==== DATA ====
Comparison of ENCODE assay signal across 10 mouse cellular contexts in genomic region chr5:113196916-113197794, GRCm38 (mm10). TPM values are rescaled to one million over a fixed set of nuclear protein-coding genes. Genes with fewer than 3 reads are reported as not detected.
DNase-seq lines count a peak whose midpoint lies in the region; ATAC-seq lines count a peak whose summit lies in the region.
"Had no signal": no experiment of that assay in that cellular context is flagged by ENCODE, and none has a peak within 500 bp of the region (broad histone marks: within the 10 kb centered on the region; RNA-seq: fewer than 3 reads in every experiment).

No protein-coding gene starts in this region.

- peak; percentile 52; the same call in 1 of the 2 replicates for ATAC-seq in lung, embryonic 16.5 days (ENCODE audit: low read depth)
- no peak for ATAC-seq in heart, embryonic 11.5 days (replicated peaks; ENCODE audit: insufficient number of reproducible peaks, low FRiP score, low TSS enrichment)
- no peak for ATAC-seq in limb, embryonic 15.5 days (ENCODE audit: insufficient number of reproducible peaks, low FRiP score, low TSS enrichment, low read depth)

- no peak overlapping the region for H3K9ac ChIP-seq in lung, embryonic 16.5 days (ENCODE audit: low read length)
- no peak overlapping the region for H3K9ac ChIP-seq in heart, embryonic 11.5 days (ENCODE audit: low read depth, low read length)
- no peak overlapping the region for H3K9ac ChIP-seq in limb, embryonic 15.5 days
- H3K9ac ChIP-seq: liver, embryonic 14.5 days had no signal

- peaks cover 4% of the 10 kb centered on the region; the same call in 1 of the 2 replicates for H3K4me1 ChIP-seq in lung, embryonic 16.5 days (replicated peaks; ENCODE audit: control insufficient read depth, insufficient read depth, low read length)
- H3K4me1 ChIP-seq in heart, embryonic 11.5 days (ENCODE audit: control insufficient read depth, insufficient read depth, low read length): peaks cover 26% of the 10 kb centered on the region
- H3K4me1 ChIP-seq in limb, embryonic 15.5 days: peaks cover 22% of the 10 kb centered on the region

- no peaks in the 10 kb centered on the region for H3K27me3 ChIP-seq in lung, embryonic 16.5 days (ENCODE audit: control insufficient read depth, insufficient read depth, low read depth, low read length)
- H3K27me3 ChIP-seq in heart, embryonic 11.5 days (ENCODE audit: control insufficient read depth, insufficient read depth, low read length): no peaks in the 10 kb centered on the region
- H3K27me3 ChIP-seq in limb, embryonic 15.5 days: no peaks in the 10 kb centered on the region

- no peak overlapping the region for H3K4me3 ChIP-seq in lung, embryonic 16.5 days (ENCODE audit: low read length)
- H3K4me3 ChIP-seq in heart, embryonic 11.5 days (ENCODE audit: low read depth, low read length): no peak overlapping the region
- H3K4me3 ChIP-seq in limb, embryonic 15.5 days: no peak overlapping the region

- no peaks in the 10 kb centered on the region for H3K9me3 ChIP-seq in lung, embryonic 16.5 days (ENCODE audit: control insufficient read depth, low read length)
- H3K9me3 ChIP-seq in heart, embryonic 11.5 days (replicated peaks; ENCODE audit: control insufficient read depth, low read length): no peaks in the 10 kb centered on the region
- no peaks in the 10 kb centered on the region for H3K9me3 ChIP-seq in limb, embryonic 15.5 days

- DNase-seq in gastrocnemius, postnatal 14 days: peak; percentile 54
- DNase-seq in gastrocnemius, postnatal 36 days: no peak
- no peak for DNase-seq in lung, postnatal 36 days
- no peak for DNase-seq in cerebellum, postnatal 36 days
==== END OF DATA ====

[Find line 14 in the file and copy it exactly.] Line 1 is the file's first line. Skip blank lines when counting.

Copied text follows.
- H3K4me1 ChIP-seq in limb, embryonic 15.5 days: peaks cover 22% of the 10 kb centered on the region